Region of Waterloo Organics Coming to Guelph

Dean Wyman, Manager of Solid Waste Services for the City of Guelph, announced some fantastic news today!

When Council awarded the design-build contract to Maple Reinders to construct and operate the new Organic Waste Processing Facility, Council asked “with 20,000 tonnes of excess capacity will staff be able to source that much tonnage?”.

Today, Mr. Wyman wrote:

“I’m pleased to inform Council that City staff in partnership with AIM Environmental and the City of Hamilton have been awarded a contract to process up to 20,000 tonnes per year of source separated organics (SSO) from the Region of Waterloo.  The term of the contract starts in October of 2009 and ends October 2013.  Until Guelph’s new OWPF is operational the material will be processed at Hamilton’s Central Composting Facility (CCF).

This means that once the new Guelph OWPF is operating in 2011 that it will be operating at very close to full capacity.”
This is great news for Guelph, as the revenue will help offset the operational costs for the facility and will also allow the Region of Waterloo to process its organic waste close to home.  Congratulations to Solid Waste services for making this happen!

4 thoughts on “Region of Waterloo Organics Coming to Guelph

  1. Tax Dollars Being Composted

    Why are we letting the City of Guelph compost our tax dollars instead of building a long overdue South End Recreation Complex? For purely political reasons the City is going to rebuild an organics plant to compost our money instead. We are currently paying $860,000.00 ($86.00/tonne) annually to dispose of our wet waste in the United States, which could now be shipped just up the road to Hamilton’s new composting facility. Spending $30 plus million to rebuild a plant in Guelph will cost us $3.44 million ($344.00/tonne) annually plus $87.50/tonne that has been contracted with Aim Environmental to operate the facility making the cost to taxpayers, 5 times what we are paying now! To deepen the financial wound, the City of Guelph has agreed to process Waterloo’s organic waste in 2/3rds of the building for $20.00/tonne plus a fee to Aim, causing us taxpayers to subsidize their waste at a whopping $324.00/tonne. Should we not demand that the City stop throwing our money into the trash and put it into facilities that are long overdue and desired by the citizens of Guelph?

  2. The construction of the Organics facility is a major strategic objective of Council for a variety of reasons. Municipalities should be responsible for their own waste, and the Province has repeated this objective many times. Those municipalities who own their own facilities — landfills, organics processing or recycling facilities — are better poised to meet this directive. Guelph will never have its own landfill for obvious reasons. So the construction of an Organics facility will help us to achieve greater diversion rates so that we do not have to bear the cost of increased out-of-area landfill costs.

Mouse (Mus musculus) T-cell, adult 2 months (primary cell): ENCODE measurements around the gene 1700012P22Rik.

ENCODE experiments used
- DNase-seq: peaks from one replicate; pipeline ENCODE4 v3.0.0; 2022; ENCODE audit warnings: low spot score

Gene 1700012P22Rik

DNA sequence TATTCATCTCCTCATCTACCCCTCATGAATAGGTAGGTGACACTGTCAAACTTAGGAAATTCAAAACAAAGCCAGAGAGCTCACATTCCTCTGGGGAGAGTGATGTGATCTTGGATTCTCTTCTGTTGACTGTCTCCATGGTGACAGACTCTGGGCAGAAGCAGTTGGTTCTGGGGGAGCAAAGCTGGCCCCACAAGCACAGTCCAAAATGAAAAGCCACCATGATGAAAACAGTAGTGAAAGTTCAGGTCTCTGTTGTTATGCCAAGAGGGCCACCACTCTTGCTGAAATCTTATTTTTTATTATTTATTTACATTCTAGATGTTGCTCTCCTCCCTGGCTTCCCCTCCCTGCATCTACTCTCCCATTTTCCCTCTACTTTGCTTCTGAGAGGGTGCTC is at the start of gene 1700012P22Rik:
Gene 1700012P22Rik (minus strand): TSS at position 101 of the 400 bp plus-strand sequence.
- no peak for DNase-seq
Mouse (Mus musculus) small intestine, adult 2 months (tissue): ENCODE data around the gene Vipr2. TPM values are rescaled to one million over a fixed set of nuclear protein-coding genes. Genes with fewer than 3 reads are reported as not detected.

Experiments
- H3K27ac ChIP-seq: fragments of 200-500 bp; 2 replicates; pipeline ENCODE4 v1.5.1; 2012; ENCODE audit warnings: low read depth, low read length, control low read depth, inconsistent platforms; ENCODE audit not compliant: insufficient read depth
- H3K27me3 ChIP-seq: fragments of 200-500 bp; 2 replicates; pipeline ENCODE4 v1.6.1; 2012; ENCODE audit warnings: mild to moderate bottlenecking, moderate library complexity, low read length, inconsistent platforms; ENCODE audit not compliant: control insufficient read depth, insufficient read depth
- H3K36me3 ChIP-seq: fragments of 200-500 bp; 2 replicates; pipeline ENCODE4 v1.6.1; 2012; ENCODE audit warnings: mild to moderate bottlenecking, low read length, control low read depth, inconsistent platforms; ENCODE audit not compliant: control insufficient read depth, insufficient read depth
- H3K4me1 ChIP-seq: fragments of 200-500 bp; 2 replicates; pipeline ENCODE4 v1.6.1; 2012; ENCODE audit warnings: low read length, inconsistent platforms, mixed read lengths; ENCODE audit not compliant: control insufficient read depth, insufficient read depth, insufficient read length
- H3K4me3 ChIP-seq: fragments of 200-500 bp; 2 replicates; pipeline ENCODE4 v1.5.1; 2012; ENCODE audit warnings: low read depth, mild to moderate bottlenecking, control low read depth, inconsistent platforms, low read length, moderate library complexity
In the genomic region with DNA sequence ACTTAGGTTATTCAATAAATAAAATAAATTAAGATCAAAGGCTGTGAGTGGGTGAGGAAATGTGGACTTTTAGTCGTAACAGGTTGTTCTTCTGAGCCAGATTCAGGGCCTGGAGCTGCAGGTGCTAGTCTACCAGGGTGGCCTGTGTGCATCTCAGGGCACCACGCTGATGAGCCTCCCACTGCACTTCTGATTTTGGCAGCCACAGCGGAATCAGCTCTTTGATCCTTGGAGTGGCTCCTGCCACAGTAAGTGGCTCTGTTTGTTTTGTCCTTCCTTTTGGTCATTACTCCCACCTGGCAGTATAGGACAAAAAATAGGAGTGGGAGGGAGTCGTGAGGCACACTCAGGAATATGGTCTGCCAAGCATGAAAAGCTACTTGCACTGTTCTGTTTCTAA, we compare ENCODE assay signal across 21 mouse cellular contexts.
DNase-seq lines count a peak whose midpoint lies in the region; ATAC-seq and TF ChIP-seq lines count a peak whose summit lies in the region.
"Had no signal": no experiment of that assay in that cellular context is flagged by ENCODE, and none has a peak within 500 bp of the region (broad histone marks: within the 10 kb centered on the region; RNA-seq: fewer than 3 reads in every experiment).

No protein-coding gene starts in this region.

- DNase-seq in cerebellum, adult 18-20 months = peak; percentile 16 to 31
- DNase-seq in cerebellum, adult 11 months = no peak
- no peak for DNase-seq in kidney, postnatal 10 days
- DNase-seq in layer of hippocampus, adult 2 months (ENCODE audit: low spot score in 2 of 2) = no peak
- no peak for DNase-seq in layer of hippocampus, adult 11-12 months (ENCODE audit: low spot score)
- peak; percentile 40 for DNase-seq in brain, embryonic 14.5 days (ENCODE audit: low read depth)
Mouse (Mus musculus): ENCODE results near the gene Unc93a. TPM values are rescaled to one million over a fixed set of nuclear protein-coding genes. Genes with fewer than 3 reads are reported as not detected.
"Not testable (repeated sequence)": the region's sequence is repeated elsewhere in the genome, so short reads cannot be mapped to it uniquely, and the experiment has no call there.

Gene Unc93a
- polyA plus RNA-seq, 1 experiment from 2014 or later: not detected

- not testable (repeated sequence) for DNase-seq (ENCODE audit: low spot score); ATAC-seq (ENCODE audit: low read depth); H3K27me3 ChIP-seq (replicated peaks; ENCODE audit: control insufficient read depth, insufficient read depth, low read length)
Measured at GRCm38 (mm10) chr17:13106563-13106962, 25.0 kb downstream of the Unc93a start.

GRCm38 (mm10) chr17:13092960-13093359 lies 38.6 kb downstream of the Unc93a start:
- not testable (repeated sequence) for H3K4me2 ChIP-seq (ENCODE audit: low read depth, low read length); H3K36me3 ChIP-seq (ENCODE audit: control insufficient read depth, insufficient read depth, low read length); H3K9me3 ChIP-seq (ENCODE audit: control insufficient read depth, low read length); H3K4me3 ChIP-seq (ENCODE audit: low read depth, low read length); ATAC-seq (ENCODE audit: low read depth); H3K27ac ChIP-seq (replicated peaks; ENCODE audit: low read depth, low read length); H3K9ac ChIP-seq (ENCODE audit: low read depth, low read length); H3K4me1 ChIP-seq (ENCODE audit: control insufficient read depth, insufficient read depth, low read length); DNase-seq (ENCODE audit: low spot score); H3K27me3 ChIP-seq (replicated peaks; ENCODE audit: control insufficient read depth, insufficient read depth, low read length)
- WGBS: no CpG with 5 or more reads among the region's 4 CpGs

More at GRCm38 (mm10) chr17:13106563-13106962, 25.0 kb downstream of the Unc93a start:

With all due respect, the numbers you have used in your post above are incorrect. Our contract with the US facility for wet waste has a time limit. New contracts for organics processing are averaging between $107-$130 per tonne. When our plant is built, our net total cost will be $114 per tonne, (net present value, adjusted for inflation AND including amortization of debt). The contract with the Region of Waterloo will lower this cost by $20/tonne when up and running. This is good value for the taxpayers of Guelph.

    For a fact sheet with additional information about the Organics facility, please visit:

    Click to access final-fact-sheet-organic-processing-facility.pdf

  3. First of all, if each municipality should be responsible for their own waste, why are we taking in Waterloo’s waste at a facility located on a triple layer aquifer, adjacent to a long established residential community who are poised to sue at the fist whiff of odours from the new plant? Would a Regional facility located in a rural, environmentally compatible location not make more sense? As for the costs, totally smoke & mirrors. Here’s what it will cost Guelph taxpayers for 10,000 tonnes in 1st year. Interest on $32million @ 5-1/4% $1,680,000
    Amortization of debt over 20yrs. 1,600,000
    Depreciation $27.5million over 25yrs. 1,100,000
    Processing fee @ $87.50 tonne 875,000
    Less: $20. for 20,000 tonnes re Waterloo (400,000)
    TOTAL 4,855,000
    This would not be in question if the City had come forward with a straight forward and honest business case in the first place.

  4. The figure of $114 per tonne has it ass-backwards. This refers to the cost spread over 30,000 tonnes{30,000×114= $3,420,000}. As Waterloo will be using 20,000 tonnes [20,000×114=$2280,000] and will be paying Guelph $20per tonne or $400,00. As a result the taxpayers of Guelph will be subsidizing Waterloo to the tune of close to $1.9 million a year. The true cost per tonne of Guelphs 10,000 tonnes is a multiple of 3 to 4 times the quoted $114. It is time that Waste Management stopped trying to bamboozle the taxpayers of Guelph and the Council .A detailed and concise business case would reveal the outlandish costs that will be incurred by taxpayers when this project is completed.

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